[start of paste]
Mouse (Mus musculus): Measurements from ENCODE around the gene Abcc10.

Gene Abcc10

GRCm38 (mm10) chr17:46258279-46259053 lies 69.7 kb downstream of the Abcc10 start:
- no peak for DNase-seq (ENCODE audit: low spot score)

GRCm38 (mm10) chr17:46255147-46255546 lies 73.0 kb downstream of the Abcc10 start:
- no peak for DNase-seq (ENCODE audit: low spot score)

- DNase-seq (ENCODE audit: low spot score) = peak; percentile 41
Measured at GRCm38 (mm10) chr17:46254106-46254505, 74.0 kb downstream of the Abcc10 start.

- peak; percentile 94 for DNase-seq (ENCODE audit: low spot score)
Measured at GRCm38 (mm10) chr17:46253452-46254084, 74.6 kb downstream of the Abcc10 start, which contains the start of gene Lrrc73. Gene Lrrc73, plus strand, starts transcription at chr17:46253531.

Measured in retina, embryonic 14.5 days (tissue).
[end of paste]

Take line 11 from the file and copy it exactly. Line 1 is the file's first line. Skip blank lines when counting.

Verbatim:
Measured in retina, embryonic 14.5 days (tissue).